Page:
Nick groans and pretends to concentrate on the calf next to him, a two day old Holstein that is almost entirely white, except for the black ears and nose, and a spot on its stomach. “All I know is I’m barely skating through that class. I don’t know how you just absorb all that the first time around.”
He raises an eyebrow.
“It was one of the vocab words two weeks ago! Please tell me you know the definition.”
Nick picks up kernel of corn from the grain feeder next to the calf and chucks it at me.
“Whatever. Let’s go. I still need a shower.” I wave a hand toward my flat brown hair and make-up free face. “Flawlessness and all that.”
Nick takes the empty bottle and follows me back to the tank room, then tosses the bottle into the big stainless sink. “Your dad figure out the cows got out?”
I shake my head. “Nope. I think we’re home free.”
“You owe me, though,” I say as we head out of the tank room and start crossing the long gravel drive. I walk straight through the mud puddles in my rubber boots as Nick sidesteps them. Judging by the scuffed, aged appearance of his romeos, I’m betting they have giant holes in the soles.
“Why? I helped you get the cows back in,” he says.
“You were the last one through the gate. You’re supposed to close it.”
“Please. I totally beat you through the gate and you know it.”
I stop, standing in the middle of the puddle. “Don’t make me splash you. For real, I’ll do it.”
“Oh, please, anything but that!” Nick says, his voice high-pitched and girly.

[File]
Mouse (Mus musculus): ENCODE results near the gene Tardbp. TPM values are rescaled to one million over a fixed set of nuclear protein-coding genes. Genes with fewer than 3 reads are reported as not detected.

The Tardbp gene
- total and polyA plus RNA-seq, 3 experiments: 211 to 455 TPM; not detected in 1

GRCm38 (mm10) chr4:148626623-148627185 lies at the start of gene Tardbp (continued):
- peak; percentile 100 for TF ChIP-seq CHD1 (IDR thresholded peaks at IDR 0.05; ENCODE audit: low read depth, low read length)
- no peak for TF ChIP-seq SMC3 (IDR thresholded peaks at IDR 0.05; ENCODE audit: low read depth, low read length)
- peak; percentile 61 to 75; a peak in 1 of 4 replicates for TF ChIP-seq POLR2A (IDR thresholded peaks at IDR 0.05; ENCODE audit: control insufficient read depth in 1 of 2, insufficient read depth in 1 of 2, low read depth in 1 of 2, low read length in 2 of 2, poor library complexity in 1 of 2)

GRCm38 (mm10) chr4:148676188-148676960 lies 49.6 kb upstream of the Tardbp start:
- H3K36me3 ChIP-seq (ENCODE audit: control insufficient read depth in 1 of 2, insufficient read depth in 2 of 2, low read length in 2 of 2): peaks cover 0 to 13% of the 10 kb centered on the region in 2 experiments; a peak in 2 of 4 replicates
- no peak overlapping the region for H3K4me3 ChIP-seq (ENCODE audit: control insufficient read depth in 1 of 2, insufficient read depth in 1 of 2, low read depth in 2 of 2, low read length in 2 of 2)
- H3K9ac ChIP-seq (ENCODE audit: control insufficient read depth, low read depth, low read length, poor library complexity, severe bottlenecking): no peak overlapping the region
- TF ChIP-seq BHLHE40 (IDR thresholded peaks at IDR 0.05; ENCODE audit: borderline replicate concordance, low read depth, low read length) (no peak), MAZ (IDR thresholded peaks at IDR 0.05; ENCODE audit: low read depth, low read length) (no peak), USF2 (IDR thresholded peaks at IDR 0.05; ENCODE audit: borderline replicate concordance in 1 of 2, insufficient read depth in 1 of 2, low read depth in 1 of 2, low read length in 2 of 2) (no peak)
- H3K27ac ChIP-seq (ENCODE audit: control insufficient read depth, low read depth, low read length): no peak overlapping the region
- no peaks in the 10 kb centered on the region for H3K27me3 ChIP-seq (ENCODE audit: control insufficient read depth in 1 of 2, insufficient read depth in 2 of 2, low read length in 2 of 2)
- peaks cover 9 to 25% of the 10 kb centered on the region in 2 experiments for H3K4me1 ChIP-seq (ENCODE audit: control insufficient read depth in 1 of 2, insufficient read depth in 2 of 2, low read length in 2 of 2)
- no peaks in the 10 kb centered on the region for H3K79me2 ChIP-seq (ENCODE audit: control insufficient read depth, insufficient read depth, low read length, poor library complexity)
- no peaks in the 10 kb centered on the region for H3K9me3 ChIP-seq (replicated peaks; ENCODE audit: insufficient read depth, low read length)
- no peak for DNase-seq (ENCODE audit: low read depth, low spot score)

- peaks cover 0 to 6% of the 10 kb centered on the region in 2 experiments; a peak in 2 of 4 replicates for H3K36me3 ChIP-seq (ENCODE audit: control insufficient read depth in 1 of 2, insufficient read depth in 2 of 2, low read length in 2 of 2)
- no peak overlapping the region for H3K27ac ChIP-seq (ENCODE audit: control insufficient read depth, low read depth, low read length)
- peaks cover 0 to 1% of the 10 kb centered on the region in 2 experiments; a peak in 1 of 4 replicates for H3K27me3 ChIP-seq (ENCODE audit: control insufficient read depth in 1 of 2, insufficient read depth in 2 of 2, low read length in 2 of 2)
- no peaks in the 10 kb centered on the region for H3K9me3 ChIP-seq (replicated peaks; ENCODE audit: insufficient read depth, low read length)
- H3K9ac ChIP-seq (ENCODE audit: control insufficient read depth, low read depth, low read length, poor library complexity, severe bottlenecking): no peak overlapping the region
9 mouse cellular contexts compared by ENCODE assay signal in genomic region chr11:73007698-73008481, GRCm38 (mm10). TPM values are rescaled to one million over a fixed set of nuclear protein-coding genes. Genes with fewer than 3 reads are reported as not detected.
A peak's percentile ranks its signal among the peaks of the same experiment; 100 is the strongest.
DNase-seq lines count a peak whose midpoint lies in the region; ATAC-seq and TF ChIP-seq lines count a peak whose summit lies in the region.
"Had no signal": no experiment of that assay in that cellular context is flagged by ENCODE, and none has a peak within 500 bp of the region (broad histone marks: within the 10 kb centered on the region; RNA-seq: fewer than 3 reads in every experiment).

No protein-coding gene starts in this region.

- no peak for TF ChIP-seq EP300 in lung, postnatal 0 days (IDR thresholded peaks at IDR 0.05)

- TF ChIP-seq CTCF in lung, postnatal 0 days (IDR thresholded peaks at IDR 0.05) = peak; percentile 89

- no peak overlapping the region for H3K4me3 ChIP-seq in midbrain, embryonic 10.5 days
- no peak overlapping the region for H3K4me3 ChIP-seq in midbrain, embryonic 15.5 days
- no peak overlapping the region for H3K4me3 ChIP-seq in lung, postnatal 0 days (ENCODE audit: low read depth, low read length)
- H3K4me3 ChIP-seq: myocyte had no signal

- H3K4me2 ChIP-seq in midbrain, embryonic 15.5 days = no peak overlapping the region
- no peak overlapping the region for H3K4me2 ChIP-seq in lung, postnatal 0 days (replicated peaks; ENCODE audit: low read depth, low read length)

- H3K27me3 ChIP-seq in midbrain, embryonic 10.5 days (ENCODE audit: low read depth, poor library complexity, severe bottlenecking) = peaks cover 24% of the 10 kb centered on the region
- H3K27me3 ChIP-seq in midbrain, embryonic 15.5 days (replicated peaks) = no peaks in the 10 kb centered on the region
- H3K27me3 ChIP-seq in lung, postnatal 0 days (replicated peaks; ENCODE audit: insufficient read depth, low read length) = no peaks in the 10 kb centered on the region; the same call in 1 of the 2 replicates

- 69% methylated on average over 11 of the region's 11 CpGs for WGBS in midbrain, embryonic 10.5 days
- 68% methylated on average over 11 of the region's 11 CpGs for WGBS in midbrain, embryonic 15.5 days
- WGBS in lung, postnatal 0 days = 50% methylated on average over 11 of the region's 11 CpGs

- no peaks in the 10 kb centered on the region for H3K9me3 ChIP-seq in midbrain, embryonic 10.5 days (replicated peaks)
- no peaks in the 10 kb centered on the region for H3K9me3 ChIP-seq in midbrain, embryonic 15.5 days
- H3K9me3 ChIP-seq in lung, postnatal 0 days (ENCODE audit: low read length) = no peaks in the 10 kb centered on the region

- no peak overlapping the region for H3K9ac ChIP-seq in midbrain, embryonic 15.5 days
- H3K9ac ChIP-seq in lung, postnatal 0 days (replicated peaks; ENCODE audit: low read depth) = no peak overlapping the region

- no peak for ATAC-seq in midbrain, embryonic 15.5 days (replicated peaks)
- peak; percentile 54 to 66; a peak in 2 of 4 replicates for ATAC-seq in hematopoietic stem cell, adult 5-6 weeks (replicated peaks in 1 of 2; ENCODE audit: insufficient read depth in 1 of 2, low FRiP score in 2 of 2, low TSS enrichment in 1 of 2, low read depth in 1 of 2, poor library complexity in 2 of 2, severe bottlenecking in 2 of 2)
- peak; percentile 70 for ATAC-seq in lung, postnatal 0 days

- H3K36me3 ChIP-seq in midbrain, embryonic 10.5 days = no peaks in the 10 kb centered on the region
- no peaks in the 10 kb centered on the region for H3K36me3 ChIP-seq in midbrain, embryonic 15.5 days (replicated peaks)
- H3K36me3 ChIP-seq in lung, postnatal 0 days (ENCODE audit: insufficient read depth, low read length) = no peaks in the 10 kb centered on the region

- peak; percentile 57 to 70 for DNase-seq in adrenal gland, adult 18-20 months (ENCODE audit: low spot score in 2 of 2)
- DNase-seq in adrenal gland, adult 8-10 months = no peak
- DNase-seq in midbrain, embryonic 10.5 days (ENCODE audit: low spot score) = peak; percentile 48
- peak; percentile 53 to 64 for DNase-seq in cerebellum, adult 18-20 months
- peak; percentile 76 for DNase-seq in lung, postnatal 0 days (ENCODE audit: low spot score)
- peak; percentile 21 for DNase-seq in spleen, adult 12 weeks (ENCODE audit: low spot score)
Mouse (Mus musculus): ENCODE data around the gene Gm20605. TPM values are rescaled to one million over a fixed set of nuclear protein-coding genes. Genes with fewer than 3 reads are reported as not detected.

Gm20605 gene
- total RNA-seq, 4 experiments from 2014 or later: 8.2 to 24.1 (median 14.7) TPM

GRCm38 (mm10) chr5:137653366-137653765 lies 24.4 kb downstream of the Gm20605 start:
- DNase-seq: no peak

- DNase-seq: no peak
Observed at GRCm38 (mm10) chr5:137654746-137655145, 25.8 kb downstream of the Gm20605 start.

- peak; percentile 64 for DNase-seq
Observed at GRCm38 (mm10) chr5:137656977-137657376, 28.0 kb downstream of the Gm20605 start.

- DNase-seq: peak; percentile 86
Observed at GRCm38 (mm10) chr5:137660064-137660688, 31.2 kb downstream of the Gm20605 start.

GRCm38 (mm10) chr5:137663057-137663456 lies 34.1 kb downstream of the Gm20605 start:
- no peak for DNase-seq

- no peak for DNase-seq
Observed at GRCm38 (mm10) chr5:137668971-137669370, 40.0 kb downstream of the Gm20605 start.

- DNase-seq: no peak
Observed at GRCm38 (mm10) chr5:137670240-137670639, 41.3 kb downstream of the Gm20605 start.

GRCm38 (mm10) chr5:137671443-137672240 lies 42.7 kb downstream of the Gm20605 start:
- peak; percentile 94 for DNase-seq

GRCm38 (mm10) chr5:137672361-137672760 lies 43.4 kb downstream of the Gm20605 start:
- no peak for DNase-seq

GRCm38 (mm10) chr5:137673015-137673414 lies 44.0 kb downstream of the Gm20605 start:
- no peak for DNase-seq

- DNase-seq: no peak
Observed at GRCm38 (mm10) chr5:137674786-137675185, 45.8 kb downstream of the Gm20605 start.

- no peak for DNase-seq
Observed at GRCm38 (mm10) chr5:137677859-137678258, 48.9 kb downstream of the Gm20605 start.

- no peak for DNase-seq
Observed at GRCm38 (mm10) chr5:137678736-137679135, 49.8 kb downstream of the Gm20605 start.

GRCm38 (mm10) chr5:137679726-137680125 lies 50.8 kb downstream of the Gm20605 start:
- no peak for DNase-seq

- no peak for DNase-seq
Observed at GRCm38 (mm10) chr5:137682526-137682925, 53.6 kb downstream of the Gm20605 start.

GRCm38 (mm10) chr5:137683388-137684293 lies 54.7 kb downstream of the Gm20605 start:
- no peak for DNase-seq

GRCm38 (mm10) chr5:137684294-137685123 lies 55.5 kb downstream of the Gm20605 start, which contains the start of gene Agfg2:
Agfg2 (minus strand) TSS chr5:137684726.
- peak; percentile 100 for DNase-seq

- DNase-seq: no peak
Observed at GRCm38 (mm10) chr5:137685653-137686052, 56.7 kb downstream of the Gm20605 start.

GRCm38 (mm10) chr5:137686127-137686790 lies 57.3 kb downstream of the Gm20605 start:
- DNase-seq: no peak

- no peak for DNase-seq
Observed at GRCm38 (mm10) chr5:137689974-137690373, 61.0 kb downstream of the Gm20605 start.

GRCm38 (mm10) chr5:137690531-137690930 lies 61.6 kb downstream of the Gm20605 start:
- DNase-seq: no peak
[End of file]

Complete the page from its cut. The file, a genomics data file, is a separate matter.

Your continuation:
I kick at the water, and Nick jumps back, proving he doesn’t want to show up at school covered in mud. Typical. He can spend all day covered in crud but at school, he’s gotta keep appearances up.
“You know Veronica Masters is never going to notice you. Unless you wear a pair of Jimmy Choos and a tu-tu. And maybe trade in your Silverado for a Silver Audi,” I say, picking up a walk again.
“I’m waiting for her to recognize the sheer brilliance of my low maintenance wardrobe first.”
I snicker. We’ve reached the back porch now, and I shove the screen door open with enough force that Nick can slip through before it slaps shut again. I fling my boots off into the pile with the others, and then step into the kitchen. “Coffee’s fresh. I’ll be down in ten minutes.”
He nods and heads to the cupboards as I ascend the creaky steps and go to my room, where my standard issue jeans and t-shirt await.
Sometimes it’s a lot of work living on a dairy.
Other times, like today, I love every minute of it.
For no reason at all. Or maybe for every reason in the world.